The acquisition of new data may result in updates to our knowledge on feature presence and extent within this site. The most up-to-date information is reflected on the map at the top of the page and in JNCC's MPA mapper, with the underpinning evidence available in the Evidence section.
The diagram below is a summary of the key milestones involved in the selection and designation of Fulmar MCZ. More information on the site's milestones can be found within the Relevant Documentation section and in annex three of JNCC's advice on offshore MCZs considered for consultation in 2015.
The document listed below and any other historical documents relating to Fulmar MCZ were produced during the selection and designation process and therefore may be out of date. This site information centre is the most up-to-date source of information for Fulmar MCZ, and will reflect any additional information gathered since these documents were produced. Further information about the MCZ site selection process and historic MCZ advice is available on JNCC's MCZ webpages.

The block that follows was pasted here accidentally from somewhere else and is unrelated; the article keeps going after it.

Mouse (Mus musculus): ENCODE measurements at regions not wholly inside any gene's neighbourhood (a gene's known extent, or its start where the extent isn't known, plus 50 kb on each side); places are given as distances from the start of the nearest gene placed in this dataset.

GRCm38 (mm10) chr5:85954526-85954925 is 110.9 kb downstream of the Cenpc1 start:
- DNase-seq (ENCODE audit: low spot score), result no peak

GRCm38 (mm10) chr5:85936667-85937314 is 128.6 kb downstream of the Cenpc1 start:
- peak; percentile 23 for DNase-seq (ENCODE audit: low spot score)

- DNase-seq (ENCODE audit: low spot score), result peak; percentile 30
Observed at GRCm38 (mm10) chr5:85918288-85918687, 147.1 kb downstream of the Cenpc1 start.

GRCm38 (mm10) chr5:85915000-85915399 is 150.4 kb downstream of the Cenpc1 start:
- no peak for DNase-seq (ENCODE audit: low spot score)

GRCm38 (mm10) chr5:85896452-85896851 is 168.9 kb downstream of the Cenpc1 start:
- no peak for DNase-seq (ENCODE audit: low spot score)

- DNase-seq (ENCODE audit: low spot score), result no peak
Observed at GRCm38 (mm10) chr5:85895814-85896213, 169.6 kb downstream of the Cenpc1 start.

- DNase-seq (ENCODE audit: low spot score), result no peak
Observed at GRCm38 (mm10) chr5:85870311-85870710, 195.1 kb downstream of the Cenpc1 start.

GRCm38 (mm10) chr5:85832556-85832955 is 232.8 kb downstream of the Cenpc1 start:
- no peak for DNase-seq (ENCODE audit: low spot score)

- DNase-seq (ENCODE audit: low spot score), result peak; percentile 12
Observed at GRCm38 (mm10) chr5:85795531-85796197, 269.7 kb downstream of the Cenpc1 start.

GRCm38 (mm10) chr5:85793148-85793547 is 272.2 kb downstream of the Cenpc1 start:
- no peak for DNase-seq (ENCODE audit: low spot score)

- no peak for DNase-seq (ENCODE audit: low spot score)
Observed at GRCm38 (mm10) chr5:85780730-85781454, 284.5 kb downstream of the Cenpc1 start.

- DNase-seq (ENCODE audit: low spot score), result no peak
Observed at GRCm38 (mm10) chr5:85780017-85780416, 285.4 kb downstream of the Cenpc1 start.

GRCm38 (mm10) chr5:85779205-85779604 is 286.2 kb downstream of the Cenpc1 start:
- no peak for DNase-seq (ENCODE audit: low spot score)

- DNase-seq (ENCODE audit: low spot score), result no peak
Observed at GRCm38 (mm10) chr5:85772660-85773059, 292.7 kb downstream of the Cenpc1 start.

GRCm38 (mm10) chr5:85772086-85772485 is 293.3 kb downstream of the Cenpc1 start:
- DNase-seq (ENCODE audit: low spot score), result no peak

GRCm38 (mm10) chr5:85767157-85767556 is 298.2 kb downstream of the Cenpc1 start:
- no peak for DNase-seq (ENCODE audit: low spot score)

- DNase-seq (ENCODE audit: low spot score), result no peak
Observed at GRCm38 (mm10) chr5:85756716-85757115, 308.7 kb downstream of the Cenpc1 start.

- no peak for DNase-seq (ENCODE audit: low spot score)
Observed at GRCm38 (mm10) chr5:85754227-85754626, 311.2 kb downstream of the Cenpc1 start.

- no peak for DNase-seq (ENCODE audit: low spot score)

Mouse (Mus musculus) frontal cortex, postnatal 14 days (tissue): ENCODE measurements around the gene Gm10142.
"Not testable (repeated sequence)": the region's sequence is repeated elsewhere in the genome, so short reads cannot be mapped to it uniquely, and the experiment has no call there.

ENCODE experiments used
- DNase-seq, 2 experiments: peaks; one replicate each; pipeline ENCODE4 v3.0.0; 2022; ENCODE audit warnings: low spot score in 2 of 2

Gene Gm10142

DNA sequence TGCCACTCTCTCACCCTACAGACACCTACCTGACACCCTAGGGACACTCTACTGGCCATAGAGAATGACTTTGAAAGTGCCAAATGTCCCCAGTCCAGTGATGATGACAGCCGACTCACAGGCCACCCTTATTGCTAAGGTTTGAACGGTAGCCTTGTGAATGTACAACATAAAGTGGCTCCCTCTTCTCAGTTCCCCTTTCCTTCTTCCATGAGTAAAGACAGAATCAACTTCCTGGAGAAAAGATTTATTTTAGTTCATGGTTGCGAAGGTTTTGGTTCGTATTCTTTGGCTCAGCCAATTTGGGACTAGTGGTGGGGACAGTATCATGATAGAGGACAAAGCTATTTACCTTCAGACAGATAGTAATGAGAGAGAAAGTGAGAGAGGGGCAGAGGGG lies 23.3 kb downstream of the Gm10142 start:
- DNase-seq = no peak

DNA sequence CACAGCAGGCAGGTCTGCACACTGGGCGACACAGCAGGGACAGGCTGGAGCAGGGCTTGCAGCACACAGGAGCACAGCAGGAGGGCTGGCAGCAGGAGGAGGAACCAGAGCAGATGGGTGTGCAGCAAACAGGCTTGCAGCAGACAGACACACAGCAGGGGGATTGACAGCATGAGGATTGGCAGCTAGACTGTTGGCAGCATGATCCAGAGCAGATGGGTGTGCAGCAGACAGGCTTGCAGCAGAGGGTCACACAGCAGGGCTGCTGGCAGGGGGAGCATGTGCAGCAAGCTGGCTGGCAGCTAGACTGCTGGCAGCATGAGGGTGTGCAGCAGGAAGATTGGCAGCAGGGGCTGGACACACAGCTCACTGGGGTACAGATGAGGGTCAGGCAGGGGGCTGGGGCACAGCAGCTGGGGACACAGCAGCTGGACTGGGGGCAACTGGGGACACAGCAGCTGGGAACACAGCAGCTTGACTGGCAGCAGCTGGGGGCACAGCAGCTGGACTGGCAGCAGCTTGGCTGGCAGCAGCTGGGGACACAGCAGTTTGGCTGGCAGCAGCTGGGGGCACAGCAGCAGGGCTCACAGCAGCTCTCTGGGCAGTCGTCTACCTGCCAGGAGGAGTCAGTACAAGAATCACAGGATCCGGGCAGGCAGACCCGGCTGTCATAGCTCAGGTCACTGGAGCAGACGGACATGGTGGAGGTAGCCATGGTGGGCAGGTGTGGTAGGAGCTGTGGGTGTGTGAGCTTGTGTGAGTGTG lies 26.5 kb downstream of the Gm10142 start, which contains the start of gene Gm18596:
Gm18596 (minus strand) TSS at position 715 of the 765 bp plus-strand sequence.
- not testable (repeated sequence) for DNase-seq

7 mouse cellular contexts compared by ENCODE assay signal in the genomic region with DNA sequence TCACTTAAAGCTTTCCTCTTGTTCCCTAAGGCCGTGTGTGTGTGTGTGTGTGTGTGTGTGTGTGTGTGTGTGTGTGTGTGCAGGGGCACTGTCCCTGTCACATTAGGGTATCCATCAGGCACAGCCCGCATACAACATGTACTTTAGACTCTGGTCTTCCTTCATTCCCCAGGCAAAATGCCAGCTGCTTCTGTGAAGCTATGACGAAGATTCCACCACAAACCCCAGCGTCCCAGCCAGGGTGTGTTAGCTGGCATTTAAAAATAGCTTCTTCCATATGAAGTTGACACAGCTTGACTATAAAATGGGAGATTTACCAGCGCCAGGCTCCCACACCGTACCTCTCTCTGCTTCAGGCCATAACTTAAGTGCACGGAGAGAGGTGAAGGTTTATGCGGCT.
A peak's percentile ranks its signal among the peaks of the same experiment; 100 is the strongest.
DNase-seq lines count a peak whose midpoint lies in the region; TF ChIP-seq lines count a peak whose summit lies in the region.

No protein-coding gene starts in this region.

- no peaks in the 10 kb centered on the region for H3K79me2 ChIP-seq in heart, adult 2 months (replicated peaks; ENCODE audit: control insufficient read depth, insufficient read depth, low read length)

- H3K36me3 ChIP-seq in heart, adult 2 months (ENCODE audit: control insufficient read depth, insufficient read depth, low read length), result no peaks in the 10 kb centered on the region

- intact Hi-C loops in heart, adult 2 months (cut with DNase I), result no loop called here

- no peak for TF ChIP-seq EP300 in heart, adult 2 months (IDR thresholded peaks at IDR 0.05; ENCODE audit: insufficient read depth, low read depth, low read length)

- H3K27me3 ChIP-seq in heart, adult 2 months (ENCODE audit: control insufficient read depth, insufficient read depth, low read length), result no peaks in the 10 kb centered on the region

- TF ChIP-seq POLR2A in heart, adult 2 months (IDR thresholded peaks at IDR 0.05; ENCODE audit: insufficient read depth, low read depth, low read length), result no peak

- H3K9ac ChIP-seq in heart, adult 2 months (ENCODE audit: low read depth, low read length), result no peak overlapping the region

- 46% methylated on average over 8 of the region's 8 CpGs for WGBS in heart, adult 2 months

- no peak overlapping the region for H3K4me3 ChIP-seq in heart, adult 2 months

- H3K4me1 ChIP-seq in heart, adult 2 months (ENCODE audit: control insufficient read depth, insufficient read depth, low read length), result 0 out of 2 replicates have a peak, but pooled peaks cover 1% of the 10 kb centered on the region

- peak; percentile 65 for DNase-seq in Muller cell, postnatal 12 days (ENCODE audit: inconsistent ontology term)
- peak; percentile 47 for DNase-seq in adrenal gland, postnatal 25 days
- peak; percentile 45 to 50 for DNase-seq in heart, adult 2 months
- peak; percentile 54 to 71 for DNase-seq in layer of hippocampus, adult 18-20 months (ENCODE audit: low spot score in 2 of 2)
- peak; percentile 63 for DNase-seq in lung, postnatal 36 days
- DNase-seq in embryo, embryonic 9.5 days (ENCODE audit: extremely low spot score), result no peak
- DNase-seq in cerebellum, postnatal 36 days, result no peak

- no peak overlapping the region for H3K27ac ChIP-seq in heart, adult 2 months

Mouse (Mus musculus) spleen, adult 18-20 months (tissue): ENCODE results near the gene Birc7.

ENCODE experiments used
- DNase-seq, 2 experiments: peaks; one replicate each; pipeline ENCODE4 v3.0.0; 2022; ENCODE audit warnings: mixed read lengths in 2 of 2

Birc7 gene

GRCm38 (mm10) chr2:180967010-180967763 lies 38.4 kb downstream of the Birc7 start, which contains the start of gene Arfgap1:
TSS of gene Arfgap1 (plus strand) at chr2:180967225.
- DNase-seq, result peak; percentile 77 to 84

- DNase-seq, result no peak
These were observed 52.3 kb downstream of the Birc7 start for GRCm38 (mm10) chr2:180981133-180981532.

- Fulmar MCZ Designation Order – The official description of the site designation under the Marine and Coastal Access Act 2009. The designation order includes boundary coordinates, conservation objectives and a list of the designated features. More information on the Designation Order, including a designation map and factsheet is available on Defra's website.
- JNCC's formal conservation advice for this site is available in the Conservation Advice section below.
Last updated: October 2017
This site summary was adapted from the MCZ Site Report and incorporates any information gathered since this document was produced. Please refer to this document for further details and information sources.